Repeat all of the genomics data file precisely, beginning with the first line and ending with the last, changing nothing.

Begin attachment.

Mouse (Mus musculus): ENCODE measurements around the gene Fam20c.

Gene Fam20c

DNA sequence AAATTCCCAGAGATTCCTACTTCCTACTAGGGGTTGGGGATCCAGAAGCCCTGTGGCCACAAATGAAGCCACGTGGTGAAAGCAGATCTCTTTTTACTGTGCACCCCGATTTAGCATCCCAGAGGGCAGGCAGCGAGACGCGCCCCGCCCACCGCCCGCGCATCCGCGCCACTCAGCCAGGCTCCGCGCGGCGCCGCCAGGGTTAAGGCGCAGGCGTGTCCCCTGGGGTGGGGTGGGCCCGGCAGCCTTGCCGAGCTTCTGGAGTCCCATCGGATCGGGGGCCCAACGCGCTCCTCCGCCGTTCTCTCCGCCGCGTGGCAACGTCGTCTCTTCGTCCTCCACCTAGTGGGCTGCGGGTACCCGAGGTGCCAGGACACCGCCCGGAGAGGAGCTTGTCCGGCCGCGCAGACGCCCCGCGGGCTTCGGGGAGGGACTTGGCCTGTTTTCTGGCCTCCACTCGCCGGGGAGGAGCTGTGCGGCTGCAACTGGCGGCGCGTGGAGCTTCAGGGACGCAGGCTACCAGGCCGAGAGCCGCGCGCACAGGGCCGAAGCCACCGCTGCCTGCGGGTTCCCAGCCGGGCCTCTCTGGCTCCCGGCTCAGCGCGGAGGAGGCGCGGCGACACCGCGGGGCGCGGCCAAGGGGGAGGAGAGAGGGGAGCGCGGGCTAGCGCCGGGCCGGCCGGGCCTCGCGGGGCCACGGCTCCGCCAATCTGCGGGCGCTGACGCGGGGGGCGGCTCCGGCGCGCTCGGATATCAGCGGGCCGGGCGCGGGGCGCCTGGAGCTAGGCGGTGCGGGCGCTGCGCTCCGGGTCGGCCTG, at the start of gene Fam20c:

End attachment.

Mouse (Mus musculus): ENCODE measurements around the gene Fam20c.

Gene Fam20c

DNA sequence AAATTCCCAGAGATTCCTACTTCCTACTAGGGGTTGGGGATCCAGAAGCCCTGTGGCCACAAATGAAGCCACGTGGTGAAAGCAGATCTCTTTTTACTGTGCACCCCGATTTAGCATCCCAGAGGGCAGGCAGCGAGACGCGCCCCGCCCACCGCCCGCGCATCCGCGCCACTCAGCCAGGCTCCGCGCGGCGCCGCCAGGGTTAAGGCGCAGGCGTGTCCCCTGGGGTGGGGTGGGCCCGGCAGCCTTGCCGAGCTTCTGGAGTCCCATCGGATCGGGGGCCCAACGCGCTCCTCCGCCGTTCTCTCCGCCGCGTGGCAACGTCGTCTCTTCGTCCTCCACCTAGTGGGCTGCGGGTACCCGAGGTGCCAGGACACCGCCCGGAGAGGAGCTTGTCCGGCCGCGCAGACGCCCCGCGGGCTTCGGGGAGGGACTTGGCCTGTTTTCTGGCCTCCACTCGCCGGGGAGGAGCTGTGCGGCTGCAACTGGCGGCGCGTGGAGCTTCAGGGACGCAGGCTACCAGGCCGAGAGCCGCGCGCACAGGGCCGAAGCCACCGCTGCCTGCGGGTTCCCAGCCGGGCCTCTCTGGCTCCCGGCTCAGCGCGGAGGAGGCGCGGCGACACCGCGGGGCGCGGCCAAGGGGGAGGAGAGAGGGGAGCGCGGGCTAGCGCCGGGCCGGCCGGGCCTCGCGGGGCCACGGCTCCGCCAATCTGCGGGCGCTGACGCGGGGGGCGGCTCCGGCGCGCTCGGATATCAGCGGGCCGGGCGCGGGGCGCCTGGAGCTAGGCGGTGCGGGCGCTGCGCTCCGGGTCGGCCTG, at the start of gene Fam20c: